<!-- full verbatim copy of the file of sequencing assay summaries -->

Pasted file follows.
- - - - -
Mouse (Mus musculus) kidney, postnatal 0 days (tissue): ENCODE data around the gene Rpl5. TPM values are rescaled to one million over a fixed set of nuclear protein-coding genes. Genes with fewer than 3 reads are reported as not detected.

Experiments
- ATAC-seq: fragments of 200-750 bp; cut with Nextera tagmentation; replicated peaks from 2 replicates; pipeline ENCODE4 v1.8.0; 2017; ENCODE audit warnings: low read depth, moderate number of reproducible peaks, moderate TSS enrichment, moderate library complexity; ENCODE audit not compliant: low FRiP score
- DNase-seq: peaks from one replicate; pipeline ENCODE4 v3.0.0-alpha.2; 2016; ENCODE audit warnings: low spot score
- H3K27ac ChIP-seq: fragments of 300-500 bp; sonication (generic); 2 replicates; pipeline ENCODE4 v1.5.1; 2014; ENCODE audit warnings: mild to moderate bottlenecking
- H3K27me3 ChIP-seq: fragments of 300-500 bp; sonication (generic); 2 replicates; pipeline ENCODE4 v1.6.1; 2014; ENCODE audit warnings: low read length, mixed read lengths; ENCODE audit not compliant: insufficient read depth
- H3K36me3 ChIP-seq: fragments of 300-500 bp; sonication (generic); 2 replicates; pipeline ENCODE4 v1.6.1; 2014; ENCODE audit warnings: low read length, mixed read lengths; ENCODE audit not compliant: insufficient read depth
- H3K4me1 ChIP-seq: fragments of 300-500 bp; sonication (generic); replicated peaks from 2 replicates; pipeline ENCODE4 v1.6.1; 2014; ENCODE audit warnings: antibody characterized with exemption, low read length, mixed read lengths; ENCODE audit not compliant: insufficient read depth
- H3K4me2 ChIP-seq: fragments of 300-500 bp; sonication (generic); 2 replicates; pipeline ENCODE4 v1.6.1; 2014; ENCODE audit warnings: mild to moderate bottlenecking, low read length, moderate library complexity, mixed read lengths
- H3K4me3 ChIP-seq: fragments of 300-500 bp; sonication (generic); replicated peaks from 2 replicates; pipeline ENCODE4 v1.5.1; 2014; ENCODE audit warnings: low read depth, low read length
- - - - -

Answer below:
Mouse (Mus musculus) kidney, postnatal 0 days (tissue): ENCODE data around the gene Rpl5. TPM values are rescaled to one million over a fixed set of nuclear protein-coding genes. Genes with fewer than 3 reads are reported as not detected.

Experiments
- ATAC-seq: fragments of 200-750 bp; cut with Nextera tagmentation; replicated peaks from 2 replicates; pipeline ENCODE4 v1.8.0; 2017; ENCODE audit warnings: low read depth, moderate number of reproducible peaks, moderate TSS enrichment, moderate library complexity; ENCODE audit not compliant: low FRiP score
- DNase-seq: peaks from one replicate; pipeline ENCODE4 v3.0.0-alpha.2; 2016; ENCODE audit warnings: low spot score
- H3K27ac ChIP-seq: fragments of 300-500 bp; sonication (generic); 2 replicates; pipeline ENCODE4 v1.5.1; 2014; ENCODE audit warnings: mild to moderate bottlenecking
- H3K27me3 ChIP-seq: fragments of 300-500 bp; sonication (generic); 2 replicates; pipeline ENCODE4 v1.6.1; 2014; ENCODE audit warnings: low read length, mixed read lengths; ENCODE audit not compliant: insufficient read depth
- H3K36me3 ChIP-seq: fragments of 300-500 bp; sonication (generic); 2 replicates; pipeline ENCODE4 v1.6.1; 2014; ENCODE audit warnings: low read length, mixed read lengths; ENCODE audit not compliant: insufficient read depth
- H3K4me1 ChIP-seq: fragments of 300-500 bp; sonication (generic); replicated peaks from 2 replicates; pipeline ENCODE4 v1.6.1; 2014; ENCODE audit warnings: antibody characterized with exemption, low read length, mixed read lengths; ENCODE audit not compliant: insufficient read depth
- H3K4me2 ChIP-seq: fragments of 300-500 bp; sonication (generic); 2 replicates; pipeline ENCODE4 v1.6.1; 2014; ENCODE audit warnings: mild to moderate bottlenecking, low read length, moderate library complexity, mixed read lengths
- H3K4me3 ChIP-seq: fragments of 300-500 bp; sonication (generic); replicated peaks from 2 replicates; pipeline ENCODE4 v1.5.1; 2014; ENCODE audit warnings: low read depth, low read length